This question already has an answer here:

- Matlab choose random color for plotting 2 answers

## Difference from proposed duplicate

Matlab choose random color for plotting asks how to create a colormap with **randomly** selected colors. I am asking how to choose **visually distinct** colors for a colormap. Randomly selected colors are not guaranteed to be visually distinctive. In fact, I use random colors as a counter example in my question.

If my question is going to be a duplicate, it should be a duplicate of Automatically plot different colored lines because at least one of the answers, answers my question about visually distinct colors even though the question does not ask for that detail. But **none** of the answers of Matlab choose random color for plotting are helpful, so don't use that one!

## Original Question

The `lines`

colormap alternates 7 colors that are visually distinct in a predefined order. `flag`

and `prism`

do this also. The colors repeat after 7 distinct colors for `lines`

, 6 for `prism`

and 4 for `flag`

.

These colormaps are very useful for distinguishing between labeled segments in an image because labels often have consecutive values which have low visual distinctness in the `jet`

or `parula`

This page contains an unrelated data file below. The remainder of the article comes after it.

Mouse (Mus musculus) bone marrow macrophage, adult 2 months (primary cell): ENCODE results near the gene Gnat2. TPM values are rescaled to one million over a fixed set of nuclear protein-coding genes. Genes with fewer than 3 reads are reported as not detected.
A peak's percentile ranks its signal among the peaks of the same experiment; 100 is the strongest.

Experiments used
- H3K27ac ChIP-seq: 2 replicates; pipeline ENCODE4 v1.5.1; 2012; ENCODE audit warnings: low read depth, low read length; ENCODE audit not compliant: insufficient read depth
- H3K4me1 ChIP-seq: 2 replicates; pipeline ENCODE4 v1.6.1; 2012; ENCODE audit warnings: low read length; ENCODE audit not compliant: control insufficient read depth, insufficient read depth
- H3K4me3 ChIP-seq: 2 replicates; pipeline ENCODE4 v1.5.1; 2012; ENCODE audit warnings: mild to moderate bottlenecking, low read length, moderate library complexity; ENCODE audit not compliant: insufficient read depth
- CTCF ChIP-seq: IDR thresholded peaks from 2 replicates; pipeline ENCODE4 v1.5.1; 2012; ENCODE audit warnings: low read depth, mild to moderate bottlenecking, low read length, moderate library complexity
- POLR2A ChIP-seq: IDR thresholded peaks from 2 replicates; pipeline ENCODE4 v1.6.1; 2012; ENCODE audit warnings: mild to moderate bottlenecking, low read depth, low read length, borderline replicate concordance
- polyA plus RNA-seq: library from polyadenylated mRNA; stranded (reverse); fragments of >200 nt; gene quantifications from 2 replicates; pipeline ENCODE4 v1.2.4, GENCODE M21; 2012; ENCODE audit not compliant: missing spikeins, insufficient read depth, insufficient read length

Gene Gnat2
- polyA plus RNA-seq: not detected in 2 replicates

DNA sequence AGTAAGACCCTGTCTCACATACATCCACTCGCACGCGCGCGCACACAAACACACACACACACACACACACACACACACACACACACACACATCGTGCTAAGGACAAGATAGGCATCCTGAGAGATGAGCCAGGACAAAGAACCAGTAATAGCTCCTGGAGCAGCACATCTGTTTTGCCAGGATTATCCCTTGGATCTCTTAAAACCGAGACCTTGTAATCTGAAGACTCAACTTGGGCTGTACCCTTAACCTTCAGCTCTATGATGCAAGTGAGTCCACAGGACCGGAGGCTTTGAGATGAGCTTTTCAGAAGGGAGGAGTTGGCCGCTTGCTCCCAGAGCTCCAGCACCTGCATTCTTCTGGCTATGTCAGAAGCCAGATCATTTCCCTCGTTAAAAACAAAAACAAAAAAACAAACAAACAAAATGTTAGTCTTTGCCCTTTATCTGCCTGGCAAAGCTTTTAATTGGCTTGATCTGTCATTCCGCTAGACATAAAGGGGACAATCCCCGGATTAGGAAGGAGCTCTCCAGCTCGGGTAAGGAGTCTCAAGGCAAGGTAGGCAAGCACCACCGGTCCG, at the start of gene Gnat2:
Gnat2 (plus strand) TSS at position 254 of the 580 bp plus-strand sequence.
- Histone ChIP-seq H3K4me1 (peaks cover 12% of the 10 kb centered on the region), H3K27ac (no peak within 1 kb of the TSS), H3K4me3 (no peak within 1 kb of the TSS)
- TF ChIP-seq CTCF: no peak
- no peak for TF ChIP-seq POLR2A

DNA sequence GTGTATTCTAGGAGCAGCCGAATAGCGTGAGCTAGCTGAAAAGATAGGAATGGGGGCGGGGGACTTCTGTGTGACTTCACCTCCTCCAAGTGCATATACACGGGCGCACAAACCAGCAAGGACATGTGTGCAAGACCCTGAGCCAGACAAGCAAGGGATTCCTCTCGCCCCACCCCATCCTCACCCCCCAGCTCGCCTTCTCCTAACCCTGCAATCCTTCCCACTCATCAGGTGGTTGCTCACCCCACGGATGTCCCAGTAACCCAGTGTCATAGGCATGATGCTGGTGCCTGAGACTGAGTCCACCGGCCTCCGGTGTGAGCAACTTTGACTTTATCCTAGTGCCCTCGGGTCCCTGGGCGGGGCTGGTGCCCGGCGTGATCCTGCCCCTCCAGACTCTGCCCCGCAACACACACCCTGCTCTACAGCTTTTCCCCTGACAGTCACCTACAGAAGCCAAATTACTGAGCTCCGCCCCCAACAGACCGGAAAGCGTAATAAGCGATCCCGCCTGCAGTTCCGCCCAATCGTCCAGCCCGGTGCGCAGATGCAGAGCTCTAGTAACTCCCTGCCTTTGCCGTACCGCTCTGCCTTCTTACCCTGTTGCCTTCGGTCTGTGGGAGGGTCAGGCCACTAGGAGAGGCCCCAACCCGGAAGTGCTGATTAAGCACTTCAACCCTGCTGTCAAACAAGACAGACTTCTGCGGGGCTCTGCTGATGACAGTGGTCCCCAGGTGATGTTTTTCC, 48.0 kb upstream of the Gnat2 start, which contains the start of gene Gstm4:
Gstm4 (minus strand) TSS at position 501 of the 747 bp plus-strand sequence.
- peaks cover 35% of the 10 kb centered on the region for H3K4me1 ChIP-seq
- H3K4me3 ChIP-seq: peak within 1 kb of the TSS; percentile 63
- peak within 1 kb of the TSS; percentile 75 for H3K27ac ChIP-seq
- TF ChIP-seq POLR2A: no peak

colorspaces.

For example, using the first image from the NYUv2 dataset, you can see that dishwasher and counter have almost the same color using `colormap('parula')`

It gets better for dishwasher and counter using `colormap('lines')`

, but worse for chair and trashcan, because the value of trashcan is 12 and chair is 5. 12 mod 7 = 5, so they get the same color assignment

I have *n* labels, so I would like to define a colormap that has *n* alternating visually distinct colors. Then, I can avoid the problem of two labels sharing the same modulus.

I know how to create a custom colormap, but the challenge is making the colors visually distinct. One thing I tried is randomly sampling colors from jet (similar to the solutions suggested to Matlab choose random color for plotting).

```
c_jet = colormap('jet');
idx = randperm(size(c_jet, 1));
c_new = c_jet(idx(1:30),:);
colormap(c_new);
```

But the colors are not visually distinct enough. The ceiling and the wall are practically identical.

It may be the case that 30 distinct colors is simply too many to ask for, but I'd like a general approach that gets as close as possible.

`colormap(parula(7))`

? Each colormap is a function that takes and argument. – horchler Feb 14 '17 at 21:18